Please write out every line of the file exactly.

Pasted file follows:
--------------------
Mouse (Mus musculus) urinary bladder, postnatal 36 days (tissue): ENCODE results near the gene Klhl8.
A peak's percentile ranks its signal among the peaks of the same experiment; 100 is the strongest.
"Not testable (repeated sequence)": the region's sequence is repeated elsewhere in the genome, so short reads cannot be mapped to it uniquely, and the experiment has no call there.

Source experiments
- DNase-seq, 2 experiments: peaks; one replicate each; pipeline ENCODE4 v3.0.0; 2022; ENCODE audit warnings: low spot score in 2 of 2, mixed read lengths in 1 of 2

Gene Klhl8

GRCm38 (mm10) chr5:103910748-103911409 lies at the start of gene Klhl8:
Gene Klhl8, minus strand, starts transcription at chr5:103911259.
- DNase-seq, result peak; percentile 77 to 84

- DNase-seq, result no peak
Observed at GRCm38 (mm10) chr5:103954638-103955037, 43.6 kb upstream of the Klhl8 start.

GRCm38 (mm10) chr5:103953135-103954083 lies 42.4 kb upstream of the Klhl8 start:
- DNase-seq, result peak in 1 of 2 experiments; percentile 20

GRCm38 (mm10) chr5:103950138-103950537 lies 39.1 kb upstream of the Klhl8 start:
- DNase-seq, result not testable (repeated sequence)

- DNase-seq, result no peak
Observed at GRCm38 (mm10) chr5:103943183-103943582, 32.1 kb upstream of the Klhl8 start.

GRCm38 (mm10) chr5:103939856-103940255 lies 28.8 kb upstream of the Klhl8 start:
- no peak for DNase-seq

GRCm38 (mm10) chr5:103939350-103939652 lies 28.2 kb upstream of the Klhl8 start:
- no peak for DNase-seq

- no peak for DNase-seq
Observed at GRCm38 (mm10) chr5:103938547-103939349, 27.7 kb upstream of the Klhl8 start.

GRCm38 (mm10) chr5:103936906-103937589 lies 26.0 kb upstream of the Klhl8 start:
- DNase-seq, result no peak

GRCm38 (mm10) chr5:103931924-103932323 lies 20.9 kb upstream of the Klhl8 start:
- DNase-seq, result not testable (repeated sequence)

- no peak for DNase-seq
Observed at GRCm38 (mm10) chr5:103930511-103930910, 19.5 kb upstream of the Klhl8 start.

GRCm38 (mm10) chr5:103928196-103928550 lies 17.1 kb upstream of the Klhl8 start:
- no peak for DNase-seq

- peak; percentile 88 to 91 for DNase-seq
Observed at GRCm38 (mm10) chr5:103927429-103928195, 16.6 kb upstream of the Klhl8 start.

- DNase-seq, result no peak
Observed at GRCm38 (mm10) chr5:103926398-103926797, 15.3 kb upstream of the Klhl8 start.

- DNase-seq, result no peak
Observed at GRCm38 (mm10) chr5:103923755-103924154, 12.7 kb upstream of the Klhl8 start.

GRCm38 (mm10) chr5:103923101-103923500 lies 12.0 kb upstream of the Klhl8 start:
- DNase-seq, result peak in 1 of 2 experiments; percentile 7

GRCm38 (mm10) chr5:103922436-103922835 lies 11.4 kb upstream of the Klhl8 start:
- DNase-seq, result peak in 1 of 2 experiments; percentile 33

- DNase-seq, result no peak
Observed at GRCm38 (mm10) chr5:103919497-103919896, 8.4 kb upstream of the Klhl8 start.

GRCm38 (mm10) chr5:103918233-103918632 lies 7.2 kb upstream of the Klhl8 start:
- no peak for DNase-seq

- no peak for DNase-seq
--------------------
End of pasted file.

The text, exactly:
Mouse (Mus musculus) urinary bladder, postnatal 36 days (tissue): ENCODE results near the gene Klhl8.
A peak's percentile ranks its signal among the peaks of the same experiment; 100 is the strongest.
"Not testable (repeated sequence)": the region's sequence is repeated elsewhere in the genome, so short reads cannot be mapped to it uniquely, and the experiment has no call there.

Source experiments
- DNase-seq, 2 experiments: peaks; one replicate each; pipeline ENCODE4 v3.0.0; 2022; ENCODE audit warnings: low spot score in 2 of 2, mixed read lengths in 1 of 2

Gene Klhl8

GRCm38 (mm10) chr5:103910748-103911409 lies at the start of gene Klhl8:
Gene Klhl8, minus strand, starts transcription at chr5:103911259.
- DNase-seq, result peak; percentile 77 to 84

- DNase-seq, result no peak
Observed at GRCm38 (mm10) chr5:103954638-103955037, 43.6 kb upstream of the Klhl8 start.

GRCm38 (mm10) chr5:103953135-103954083 lies 42.4 kb upstream of the Klhl8 start:
- DNase-seq, result peak in 1 of 2 experiments; percentile 20

GRCm38 (mm10) chr5:103950138-103950537 lies 39.1 kb upstream of the Klhl8 start:
- DNase-seq, result not testable (repeated sequence)

- DNase-seq, result no peak
Observed at GRCm38 (mm10) chr5:103943183-103943582, 32.1 kb upstream of the Klhl8 start.

GRCm38 (mm10) chr5:103939856-103940255 lies 28.8 kb upstream of the Klhl8 start:
- no peak for DNase-seq

GRCm38 (mm10) chr5:103939350-103939652 lies 28.2 kb upstream of the Klhl8 start:
- no peak for DNase-seq

- no peak for DNase-seq
Observed at GRCm38 (mm10) chr5:103938547-103939349, 27.7 kb upstream of the Klhl8 start.

GRCm38 (mm10) chr5:103936906-103937589 lies 26.0 kb upstream of the Klhl8 start:
- DNase-seq, result no peak

GRCm38 (mm10) chr5:103931924-103932323 lies 20.9 kb upstream of the Klhl8 start:
- DNase-seq, result not testable (repeated sequence)

- no peak for DNase-seq
Observed at GRCm38 (mm10) chr5:103930511-103930910, 19.5 kb upstream of the Klhl8 start.

GRCm38 (mm10) chr5:103928196-103928550 lies 17.1 kb upstream of the Klhl8 start:
- no peak for DNase-seq

- peak; percentile 88 to 91 for DNase-seq
Observed at GRCm38 (mm10) chr5:103927429-103928195, 16.6 kb upstream of the Klhl8 start.

- DNase-seq, result no peak
Observed at GRCm38 (mm10) chr5:103926398-103926797, 15.3 kb upstream of the Klhl8 start.

- DNase-seq, result no peak
Observed at GRCm38 (mm10) chr5:103923755-103924154, 12.7 kb upstream of the Klhl8 start.

GRCm38 (mm10) chr5:103923101-103923500 lies 12.0 kb upstream of the Klhl8 start:
- DNase-seq, result peak in 1 of 2 experiments; percentile 7

GRCm38 (mm10) chr5:103922436-103922835 lies 11.4 kb upstream of the Klhl8 start:
- DNase-seq, result peak in 1 of 2 experiments; percentile 33

- DNase-seq, result no peak
Observed at GRCm38 (mm10) chr5:103919497-103919896, 8.4 kb upstream of the Klhl8 start.

GRCm38 (mm10) chr5:103918233-103918632 lies 7.2 kb upstream of the Klhl8 start:
- no peak for DNase-seq

- no peak for DNase-seq